PubMed | Cork Institute of Technology, Auckland University of Technology, California Polytechnic State University, San Luis Obispo and Sport Waikato
Type: | Journal: BMC research notes | Year: 2016

Prevention of childhood obesity is a global priority. The school setting offers access to large numbers of children and the ability to provide supportive environments for quality physical activity and nutrition. This article describes Project Energize, a through-school physical activity and nutrition programme that celebrated its 10-year anniversary in 2015 so that it might serve as a model for similar practices, initiatives and policies elsewhere. The programme was envisaged and financed by the Waikato District Health Board of New Zealand in 2004 and delivered by Sport Waikato to 124 primary schools as a randomised controlled trial from 2005 to 2006. The programme has since expanded to include all 242 primary schools in the Waikato region and 70 schools in other regions, including 53,000 children. Ongoing evaluation and development of Project Energize has shown it to be sustainable (ongoing for >10 years), both effective (lower obesity, higher physical fitness) and cost effective (one health related cost quality adjusted life year between $18,000 and $30,000) and efficient ($45/child/year) as a childhood health programme. The programmes unique community-based approach is inclusive of all children, serving a population that is 42% Mori, the indigenous people of New Zealand. While the original nine healthy eating and seven quality physical activity goals have not changed, the delivery and assessment processes has been refined and the health service adapted over the 10 years of the programme existence, as well as adapted over time to other settings including early childhood education and schools in Cork in Ireland. Evaluation and research associated with the programme delivery and outcomes are ongoing. The dissemination of findings to politicians and collaboration with other service providers are both regarded as priorities.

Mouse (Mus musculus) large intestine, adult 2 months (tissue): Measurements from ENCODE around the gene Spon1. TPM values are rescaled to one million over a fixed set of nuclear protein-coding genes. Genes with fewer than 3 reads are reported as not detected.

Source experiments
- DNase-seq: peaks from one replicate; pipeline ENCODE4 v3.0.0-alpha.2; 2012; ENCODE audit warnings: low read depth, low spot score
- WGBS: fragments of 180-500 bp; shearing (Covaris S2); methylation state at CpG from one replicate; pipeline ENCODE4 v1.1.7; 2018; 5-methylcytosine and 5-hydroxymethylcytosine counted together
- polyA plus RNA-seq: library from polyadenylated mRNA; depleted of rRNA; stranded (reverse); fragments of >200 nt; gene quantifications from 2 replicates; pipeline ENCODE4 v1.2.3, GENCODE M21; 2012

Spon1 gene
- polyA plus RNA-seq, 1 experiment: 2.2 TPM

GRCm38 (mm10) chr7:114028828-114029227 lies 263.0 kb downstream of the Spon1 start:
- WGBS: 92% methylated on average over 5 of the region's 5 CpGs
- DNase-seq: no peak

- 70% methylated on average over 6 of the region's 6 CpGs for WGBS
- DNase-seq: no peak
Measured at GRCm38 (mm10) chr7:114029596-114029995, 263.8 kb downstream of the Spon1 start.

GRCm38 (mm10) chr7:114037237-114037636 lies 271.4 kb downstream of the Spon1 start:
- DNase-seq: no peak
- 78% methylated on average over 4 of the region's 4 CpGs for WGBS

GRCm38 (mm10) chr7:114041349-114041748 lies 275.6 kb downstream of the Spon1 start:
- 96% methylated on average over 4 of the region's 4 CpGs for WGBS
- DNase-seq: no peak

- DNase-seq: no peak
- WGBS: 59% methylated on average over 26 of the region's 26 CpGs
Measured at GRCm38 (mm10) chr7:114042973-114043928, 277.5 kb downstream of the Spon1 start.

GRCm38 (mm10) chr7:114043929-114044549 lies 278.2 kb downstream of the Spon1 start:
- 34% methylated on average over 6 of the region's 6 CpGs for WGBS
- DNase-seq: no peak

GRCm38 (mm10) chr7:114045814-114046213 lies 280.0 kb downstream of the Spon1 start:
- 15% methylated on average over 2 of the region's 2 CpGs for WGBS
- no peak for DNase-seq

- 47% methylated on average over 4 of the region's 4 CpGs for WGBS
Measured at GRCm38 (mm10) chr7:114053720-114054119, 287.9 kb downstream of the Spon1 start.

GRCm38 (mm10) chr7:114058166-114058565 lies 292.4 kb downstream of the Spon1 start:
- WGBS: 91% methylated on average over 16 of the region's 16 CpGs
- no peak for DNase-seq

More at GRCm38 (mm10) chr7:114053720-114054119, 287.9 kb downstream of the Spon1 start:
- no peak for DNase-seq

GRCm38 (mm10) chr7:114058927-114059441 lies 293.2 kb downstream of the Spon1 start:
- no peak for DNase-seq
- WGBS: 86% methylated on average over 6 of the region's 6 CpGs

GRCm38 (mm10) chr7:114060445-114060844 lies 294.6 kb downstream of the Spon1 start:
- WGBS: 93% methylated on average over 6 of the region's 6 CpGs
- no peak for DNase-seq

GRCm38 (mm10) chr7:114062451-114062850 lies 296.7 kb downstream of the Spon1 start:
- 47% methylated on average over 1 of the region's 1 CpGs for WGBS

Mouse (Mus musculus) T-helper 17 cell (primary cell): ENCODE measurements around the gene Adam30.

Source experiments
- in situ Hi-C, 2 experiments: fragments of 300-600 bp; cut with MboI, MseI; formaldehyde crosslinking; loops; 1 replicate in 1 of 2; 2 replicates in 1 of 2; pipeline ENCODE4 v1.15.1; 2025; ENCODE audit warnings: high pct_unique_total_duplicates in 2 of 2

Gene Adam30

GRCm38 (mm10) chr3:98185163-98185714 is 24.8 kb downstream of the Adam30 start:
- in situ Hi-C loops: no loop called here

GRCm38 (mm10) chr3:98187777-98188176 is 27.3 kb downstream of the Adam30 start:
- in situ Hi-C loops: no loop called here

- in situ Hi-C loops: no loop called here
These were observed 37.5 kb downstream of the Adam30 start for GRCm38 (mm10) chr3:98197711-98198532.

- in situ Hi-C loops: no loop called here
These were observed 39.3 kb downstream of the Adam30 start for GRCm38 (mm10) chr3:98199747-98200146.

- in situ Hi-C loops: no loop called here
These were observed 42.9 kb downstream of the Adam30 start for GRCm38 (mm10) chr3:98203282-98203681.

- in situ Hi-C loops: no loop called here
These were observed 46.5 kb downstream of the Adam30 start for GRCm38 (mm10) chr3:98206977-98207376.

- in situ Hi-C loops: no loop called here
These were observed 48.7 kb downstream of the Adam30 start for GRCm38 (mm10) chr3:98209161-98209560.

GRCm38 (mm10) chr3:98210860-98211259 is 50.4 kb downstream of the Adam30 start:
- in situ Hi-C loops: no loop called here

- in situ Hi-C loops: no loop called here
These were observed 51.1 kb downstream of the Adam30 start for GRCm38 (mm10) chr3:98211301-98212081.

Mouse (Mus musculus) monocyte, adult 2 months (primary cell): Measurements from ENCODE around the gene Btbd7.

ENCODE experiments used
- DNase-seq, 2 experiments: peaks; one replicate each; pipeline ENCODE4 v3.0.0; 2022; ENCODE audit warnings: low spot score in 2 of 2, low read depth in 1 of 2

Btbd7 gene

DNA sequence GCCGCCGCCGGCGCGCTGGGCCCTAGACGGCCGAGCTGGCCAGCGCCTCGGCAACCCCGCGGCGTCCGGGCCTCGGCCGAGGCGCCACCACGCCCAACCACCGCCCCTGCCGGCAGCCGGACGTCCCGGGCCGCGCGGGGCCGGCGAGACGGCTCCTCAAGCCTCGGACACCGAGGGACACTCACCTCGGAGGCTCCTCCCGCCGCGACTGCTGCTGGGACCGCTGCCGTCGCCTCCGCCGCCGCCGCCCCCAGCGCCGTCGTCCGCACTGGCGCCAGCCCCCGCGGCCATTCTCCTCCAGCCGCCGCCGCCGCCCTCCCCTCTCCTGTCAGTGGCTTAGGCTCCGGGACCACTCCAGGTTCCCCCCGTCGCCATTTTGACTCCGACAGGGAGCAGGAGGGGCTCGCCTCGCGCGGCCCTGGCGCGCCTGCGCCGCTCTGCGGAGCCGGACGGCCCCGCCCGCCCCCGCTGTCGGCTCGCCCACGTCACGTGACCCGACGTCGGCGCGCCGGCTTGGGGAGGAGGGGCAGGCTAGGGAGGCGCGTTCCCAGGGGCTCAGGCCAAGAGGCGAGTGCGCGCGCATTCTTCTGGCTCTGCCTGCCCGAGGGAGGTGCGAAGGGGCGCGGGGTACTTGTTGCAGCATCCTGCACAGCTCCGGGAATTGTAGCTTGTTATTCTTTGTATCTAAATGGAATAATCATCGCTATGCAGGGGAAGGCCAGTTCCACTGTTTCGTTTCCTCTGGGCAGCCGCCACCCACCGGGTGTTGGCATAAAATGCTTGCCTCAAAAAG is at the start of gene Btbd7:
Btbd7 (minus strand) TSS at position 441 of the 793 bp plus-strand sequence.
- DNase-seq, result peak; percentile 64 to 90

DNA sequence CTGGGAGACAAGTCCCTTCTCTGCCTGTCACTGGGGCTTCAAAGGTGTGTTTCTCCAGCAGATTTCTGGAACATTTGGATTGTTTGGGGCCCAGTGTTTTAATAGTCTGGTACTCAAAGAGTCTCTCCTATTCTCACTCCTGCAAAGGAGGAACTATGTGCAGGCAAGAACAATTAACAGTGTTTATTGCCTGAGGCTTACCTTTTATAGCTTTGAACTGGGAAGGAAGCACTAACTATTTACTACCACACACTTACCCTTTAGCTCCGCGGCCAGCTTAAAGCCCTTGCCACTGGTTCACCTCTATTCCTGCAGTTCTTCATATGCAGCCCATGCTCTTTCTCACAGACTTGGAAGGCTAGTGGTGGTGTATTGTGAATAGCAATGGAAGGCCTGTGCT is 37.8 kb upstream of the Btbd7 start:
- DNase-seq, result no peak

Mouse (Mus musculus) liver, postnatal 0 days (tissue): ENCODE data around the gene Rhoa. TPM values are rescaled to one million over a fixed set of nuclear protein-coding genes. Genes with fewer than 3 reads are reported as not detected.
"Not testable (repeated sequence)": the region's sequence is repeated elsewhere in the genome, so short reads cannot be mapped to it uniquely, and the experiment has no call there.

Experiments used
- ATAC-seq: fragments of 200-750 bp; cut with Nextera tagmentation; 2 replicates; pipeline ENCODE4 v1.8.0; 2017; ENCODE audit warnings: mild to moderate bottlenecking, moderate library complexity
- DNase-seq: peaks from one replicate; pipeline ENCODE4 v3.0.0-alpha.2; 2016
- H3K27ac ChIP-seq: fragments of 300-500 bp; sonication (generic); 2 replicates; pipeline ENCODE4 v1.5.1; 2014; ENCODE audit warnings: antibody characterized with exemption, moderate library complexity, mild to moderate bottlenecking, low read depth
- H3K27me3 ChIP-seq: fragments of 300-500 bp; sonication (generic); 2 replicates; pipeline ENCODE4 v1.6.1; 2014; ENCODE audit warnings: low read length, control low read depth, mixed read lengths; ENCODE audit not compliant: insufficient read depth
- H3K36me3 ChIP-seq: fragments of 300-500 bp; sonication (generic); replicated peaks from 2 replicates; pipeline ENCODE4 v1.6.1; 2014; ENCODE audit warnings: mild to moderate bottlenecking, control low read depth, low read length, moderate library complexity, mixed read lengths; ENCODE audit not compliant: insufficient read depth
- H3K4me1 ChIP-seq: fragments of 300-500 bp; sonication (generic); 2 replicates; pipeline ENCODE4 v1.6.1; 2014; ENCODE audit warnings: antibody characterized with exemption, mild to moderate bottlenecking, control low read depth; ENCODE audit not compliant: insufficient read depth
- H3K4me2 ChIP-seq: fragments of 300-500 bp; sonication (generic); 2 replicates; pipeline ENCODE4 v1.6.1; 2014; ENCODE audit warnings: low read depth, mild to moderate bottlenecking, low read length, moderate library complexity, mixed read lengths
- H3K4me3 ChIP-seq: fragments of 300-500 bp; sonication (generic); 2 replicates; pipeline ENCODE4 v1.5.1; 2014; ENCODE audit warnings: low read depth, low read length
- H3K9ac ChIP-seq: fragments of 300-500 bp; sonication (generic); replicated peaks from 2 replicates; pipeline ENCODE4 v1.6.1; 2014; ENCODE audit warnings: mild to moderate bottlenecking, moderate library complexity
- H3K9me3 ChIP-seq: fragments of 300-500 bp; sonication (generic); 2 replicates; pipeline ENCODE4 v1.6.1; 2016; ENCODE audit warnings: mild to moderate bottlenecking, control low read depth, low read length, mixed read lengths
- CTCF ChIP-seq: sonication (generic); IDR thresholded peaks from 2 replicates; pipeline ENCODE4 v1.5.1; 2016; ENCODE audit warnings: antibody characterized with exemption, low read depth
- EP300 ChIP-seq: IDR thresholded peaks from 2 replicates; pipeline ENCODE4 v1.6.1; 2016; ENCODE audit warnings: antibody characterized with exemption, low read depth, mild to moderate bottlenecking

Rush E.,Auckland University of Technology | McLennan S.,Sport Waikato | Obolonkin V.,Auckland University of Technology | Vandal A.C.,Auckland University of Technology | And 4 more authors.
British Journal of Nutrition | Year: 2014

Project Energize, a region-wide whole-school nutrition and physical activity programme, commenced as a randomised controlled trial (RCT) in the period 2004-6 in 124 schools in Waikato, New Zealand. In 2007, sixty-two control schools were engaged in the programme, and by 2011, all but two of the 235 schools in the region were engaged. Energizers (trained nutrition and physical activity specialists) work with eight to twelve schools each to achieve the goals of the programme, which are based on healthier eating and enhanced physical activity. In 2011, indices of obesity and physical fitness of 2474 younger (7·58 (sd 0·57) years) and 2330 older (10·30 (sd 0·51) years) children attending 193 of the 235 primary schools were compared with historical measurements. After adjusting for age, sex, ethnicity, socio-economic status (SES) and school cluster effects, the combined prevalence of obesity and overweight among younger and older children in 2011 was lower by 31 and 15%, respectively, than that among 'unEnergized' children in the 2004 to 2006 RCT. Similarly, BMI was lower by 3·0% (95% CI-5·8,- 1·3) and 2·4% (95% CI-4·3,-0·5). Physical fitness (time taken to complete a 550m run) was significantly higher in the Energized children (13·7 and 11·3%, respectively) than in a group of similarly aged children from another region. These effects were observed for boys and girls, both indigenous Māori and non-Māori children, and across SES. The long-term regional commitment to the Energize programme in schools may potentially lead to a secular reduction in the prevalence of overweight and obesity and gains in physical fitness, which may reduce the risk of developing obesity and type 2 diabetes. Copyright © The Authors 2013.


Rush E.,Auckland University of Technology | Reed P.,University of Auckland | McLennan S.,Sport Waikato | Coppinger T.,Auckland University of Technology | And 3 more authors.
British Journal of Nutrition | Year: 2012